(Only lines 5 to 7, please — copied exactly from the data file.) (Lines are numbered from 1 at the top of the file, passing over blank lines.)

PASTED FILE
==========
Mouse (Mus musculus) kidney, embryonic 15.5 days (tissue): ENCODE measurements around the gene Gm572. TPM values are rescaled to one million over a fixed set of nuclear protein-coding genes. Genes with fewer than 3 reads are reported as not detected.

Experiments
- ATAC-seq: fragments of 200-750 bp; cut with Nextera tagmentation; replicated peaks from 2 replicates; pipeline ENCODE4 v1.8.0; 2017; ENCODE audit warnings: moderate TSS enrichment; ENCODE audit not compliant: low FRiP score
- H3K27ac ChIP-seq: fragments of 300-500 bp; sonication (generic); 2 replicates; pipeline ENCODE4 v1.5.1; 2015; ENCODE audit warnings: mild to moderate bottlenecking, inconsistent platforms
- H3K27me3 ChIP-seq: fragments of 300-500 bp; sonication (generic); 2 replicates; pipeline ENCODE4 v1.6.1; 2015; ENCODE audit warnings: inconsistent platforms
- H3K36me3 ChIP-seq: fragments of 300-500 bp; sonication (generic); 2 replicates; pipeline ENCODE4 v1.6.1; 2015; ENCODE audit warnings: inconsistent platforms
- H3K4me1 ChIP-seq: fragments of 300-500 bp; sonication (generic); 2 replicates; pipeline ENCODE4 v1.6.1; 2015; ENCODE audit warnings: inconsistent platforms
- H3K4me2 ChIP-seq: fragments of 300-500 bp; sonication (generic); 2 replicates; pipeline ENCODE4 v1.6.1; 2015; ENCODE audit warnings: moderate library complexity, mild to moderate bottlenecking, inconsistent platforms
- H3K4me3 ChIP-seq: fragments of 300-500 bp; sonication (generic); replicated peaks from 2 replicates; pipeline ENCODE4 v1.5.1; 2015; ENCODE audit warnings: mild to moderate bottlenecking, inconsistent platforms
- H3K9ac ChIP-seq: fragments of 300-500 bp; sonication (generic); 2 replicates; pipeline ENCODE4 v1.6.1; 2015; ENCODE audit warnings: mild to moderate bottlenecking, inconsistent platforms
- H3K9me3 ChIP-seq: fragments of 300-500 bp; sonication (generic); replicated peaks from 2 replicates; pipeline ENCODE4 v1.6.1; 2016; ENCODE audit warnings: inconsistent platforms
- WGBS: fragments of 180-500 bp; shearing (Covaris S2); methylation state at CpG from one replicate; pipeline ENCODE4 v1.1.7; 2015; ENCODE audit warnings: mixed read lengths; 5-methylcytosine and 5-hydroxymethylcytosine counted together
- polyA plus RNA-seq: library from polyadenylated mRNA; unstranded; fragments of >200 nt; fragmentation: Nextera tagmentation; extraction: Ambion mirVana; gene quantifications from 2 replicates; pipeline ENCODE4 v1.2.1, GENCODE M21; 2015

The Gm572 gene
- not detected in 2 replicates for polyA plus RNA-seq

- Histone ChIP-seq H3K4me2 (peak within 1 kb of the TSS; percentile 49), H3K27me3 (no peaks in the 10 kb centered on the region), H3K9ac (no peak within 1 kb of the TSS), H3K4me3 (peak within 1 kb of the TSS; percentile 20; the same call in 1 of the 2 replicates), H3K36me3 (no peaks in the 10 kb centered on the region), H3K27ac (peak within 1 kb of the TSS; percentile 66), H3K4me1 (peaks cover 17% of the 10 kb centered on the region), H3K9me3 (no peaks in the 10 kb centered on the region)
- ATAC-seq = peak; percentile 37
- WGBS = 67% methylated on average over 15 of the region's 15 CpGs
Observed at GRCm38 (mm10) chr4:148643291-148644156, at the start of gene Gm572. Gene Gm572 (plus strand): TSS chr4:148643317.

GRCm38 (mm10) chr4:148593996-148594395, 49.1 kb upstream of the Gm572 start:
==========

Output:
- H3K27me3 ChIP-seq: fragments of 300-500 bp; sonication (generic); 2 replicates; pipeline ENCODE4 v1.6.1; 2015; ENCODE audit warnings: inconsistent platforms
- H3K36me3 ChIP-seq: fragments of 300-500 bp; sonication (generic); 2 replicates; pipeline ENCODE4 v1.6.1; 2015; ENCODE audit warnings: inconsistent platforms
- H3K4me1 ChIP-seq: fragments of 300-500 bp; sonication (generic); 2 replicates; pipeline ENCODE4 v1.6.1; 2015; ENCODE audit warnings: inconsistent platforms